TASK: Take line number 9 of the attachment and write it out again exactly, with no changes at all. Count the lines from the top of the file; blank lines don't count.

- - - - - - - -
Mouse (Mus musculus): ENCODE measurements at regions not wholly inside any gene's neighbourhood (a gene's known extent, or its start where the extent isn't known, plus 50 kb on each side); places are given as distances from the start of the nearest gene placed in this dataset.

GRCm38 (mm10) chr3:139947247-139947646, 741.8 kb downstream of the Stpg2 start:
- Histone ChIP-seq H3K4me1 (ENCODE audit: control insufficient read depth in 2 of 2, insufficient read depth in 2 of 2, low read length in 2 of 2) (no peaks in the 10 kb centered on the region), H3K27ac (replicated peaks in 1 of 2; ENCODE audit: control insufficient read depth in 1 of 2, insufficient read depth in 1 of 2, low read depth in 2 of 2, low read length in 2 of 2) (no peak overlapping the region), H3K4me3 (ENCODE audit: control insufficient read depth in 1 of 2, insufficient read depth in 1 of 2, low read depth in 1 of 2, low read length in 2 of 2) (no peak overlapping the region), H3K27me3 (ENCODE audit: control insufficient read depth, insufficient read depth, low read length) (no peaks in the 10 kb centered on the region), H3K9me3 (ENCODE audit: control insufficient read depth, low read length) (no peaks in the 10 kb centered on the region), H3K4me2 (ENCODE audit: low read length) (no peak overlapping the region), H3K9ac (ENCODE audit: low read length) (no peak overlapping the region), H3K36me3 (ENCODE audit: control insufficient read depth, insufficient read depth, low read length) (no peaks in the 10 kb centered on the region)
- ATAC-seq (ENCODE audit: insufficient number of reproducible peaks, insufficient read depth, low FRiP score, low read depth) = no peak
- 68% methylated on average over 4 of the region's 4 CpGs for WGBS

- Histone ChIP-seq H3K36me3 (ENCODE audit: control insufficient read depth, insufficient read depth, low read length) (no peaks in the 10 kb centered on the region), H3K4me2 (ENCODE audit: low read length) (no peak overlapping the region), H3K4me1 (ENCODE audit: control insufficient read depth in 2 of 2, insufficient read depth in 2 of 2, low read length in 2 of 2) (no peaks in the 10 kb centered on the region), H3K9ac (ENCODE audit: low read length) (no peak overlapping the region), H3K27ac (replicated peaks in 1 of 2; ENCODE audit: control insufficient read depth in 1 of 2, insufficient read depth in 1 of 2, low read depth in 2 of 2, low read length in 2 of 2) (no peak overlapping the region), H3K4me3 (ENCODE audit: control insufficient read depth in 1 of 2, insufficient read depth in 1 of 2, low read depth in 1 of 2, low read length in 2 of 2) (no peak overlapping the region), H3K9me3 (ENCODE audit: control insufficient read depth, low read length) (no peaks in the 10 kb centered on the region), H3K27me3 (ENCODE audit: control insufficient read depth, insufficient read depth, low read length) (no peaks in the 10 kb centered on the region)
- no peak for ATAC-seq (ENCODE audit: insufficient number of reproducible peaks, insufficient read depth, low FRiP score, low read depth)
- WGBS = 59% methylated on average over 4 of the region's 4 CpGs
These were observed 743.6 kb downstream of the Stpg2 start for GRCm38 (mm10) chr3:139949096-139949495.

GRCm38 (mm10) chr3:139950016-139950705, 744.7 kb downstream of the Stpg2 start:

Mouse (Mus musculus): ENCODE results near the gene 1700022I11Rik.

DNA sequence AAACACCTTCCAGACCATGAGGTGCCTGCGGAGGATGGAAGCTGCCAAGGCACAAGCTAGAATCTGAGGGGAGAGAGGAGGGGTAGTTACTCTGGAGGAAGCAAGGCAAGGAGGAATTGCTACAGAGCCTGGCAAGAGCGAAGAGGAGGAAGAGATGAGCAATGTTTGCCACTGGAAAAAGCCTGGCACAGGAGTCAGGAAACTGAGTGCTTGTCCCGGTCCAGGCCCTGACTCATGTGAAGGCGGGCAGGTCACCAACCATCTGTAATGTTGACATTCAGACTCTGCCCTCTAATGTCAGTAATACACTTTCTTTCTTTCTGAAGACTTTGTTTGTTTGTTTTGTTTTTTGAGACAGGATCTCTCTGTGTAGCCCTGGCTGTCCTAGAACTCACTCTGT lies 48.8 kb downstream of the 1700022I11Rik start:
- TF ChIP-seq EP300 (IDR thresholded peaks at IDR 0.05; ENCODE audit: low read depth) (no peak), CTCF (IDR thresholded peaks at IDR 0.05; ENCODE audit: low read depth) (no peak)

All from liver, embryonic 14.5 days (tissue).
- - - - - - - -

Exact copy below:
These were observed 743.6 kb downstream of the Stpg2 start for GRCm38 (mm10) chr3:139949096-139949495.